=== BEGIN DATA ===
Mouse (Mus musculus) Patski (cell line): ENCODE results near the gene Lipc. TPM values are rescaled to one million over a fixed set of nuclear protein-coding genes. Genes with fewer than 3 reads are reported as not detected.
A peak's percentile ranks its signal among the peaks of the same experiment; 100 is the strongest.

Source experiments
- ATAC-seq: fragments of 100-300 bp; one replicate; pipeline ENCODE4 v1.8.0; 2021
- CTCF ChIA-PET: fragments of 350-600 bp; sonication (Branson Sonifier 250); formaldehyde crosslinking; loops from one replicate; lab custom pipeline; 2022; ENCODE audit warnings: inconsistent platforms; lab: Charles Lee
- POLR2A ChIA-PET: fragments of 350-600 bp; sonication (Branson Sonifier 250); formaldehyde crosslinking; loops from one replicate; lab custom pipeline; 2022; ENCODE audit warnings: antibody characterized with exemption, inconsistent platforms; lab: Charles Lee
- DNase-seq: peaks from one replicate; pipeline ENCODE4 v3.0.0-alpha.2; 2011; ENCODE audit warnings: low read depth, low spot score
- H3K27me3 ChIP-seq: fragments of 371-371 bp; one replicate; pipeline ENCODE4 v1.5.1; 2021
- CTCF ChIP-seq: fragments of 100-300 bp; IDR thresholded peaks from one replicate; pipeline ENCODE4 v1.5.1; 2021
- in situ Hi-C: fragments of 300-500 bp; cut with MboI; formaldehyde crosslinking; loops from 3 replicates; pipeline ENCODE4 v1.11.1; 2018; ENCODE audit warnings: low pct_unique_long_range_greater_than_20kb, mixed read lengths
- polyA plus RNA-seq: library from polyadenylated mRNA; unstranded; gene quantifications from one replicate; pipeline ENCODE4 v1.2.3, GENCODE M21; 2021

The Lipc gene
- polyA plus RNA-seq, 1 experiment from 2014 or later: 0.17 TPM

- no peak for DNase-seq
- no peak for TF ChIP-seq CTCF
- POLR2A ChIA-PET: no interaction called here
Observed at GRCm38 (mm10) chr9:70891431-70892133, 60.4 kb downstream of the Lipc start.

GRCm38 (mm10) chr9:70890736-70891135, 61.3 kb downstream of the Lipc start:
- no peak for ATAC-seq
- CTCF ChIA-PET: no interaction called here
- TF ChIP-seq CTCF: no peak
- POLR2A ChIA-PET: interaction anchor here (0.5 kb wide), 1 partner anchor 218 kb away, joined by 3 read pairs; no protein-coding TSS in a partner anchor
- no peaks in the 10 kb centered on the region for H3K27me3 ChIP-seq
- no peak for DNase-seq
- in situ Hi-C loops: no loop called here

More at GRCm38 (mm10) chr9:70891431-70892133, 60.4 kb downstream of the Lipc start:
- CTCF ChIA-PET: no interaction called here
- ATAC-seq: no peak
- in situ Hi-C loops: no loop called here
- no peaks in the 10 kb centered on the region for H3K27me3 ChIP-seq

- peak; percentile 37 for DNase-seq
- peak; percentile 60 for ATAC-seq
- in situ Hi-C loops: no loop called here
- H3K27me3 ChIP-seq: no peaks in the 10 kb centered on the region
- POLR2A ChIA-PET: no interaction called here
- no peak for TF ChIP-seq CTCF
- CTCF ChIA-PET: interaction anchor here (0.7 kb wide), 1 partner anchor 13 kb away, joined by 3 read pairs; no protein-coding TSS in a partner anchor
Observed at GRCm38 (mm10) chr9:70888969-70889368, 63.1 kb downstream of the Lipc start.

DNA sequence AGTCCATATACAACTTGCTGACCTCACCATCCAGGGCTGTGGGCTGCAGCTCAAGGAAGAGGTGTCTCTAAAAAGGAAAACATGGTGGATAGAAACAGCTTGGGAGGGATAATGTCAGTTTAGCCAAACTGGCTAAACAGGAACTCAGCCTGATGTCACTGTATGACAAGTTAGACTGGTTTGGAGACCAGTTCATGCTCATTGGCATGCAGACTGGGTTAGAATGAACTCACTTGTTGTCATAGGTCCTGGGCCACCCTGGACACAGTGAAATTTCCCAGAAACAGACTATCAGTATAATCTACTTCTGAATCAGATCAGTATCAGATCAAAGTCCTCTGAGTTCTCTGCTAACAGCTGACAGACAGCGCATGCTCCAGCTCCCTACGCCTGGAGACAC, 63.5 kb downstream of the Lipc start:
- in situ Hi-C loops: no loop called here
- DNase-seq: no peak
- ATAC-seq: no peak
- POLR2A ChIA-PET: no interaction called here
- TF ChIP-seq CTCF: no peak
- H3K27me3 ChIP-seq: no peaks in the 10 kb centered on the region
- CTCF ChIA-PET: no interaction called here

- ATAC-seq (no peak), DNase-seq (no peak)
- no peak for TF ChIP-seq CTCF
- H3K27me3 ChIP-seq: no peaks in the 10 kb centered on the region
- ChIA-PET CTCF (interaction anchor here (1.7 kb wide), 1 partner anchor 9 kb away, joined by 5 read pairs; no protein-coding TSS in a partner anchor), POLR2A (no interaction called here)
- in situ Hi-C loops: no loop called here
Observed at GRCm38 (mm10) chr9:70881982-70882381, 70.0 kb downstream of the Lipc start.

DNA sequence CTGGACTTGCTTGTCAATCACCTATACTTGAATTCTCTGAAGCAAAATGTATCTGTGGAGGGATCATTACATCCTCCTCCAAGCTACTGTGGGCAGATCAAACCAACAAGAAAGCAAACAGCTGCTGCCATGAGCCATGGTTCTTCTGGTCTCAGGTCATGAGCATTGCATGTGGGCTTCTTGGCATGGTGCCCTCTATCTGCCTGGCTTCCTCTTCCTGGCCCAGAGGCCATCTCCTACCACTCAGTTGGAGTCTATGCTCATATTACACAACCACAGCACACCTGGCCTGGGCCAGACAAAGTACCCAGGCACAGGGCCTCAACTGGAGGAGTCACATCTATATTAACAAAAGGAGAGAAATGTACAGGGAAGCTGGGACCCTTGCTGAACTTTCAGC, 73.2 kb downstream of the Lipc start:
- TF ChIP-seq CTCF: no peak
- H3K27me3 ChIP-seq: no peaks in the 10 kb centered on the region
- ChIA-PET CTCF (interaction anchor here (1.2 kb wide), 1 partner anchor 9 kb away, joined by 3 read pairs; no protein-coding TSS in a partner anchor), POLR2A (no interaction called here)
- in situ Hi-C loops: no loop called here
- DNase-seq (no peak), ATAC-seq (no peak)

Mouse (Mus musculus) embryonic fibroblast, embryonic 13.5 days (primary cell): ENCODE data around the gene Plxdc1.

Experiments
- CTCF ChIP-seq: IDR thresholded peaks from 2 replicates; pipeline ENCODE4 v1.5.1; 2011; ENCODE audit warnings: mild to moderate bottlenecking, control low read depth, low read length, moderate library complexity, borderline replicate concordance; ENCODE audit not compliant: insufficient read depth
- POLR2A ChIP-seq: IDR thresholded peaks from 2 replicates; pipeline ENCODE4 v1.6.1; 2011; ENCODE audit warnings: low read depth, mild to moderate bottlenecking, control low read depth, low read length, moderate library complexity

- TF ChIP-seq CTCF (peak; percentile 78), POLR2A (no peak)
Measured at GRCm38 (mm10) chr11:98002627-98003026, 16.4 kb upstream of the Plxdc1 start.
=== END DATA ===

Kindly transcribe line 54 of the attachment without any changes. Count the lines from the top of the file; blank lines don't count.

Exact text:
- TF ChIP-seq CTCF: no peak